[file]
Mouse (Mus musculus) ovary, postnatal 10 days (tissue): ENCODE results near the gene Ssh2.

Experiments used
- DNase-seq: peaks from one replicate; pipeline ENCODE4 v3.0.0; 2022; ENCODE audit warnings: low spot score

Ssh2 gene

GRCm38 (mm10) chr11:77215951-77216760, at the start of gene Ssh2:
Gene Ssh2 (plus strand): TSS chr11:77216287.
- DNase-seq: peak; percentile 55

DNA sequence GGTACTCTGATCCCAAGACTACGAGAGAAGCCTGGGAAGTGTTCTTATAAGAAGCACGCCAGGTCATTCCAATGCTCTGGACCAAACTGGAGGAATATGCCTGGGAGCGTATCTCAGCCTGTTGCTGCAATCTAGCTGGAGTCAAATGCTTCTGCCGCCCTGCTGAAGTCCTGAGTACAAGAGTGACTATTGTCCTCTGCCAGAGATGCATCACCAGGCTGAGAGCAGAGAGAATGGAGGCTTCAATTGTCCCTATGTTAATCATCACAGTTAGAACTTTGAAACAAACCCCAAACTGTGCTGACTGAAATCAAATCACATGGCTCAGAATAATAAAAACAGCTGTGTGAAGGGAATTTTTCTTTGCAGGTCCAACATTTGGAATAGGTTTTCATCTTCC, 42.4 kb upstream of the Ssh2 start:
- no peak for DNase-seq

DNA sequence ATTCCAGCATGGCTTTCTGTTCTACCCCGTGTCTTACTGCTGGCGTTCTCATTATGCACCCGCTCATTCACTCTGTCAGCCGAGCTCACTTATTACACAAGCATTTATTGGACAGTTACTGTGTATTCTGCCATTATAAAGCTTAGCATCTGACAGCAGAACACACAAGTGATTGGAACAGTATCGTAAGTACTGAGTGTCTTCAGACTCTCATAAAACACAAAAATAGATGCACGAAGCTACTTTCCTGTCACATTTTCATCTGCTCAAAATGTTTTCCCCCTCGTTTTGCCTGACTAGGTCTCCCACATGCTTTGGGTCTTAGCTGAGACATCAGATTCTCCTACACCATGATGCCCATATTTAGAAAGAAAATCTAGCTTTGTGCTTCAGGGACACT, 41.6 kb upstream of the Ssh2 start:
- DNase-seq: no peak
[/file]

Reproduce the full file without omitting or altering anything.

Mouse (Mus musculus) ovary, postnatal 10 days (tissue): ENCODE results near the gene Ssh2.

Experiments used
- DNase-seq: peaks from one replicate; pipeline ENCODE4 v3.0.0; 2022; ENCODE audit warnings: low spot score

Ssh2 gene

GRCm38 (mm10) chr11:77215951-77216760, at the start of gene Ssh2:
Gene Ssh2 (plus strand): TSS chr11:77216287.
- DNase-seq: peak; percentile 55

DNA sequence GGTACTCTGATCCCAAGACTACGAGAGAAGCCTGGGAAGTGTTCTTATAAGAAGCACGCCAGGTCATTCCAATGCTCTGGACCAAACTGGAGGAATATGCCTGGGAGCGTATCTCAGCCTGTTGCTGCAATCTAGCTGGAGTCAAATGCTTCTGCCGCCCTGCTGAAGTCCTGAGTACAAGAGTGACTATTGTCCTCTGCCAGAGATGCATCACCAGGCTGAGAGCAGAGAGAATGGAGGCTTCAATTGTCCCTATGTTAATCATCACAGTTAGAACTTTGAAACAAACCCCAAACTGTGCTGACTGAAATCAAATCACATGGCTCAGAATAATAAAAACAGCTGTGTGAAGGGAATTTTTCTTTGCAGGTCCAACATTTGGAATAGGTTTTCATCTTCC, 42.4 kb upstream of the Ssh2 start:
- no peak for DNase-seq

DNA sequence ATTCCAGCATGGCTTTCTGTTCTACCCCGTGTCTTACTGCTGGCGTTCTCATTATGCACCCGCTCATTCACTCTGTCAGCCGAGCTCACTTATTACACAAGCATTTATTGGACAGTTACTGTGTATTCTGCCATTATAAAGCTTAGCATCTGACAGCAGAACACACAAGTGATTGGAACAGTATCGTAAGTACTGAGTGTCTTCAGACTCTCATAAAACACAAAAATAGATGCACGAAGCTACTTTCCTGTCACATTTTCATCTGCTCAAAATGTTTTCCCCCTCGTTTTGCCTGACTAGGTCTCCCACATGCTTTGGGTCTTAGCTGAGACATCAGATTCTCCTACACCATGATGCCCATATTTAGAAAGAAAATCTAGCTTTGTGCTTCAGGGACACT, 41.6 kb upstream of the Ssh2 start:
- DNase-seq: no peak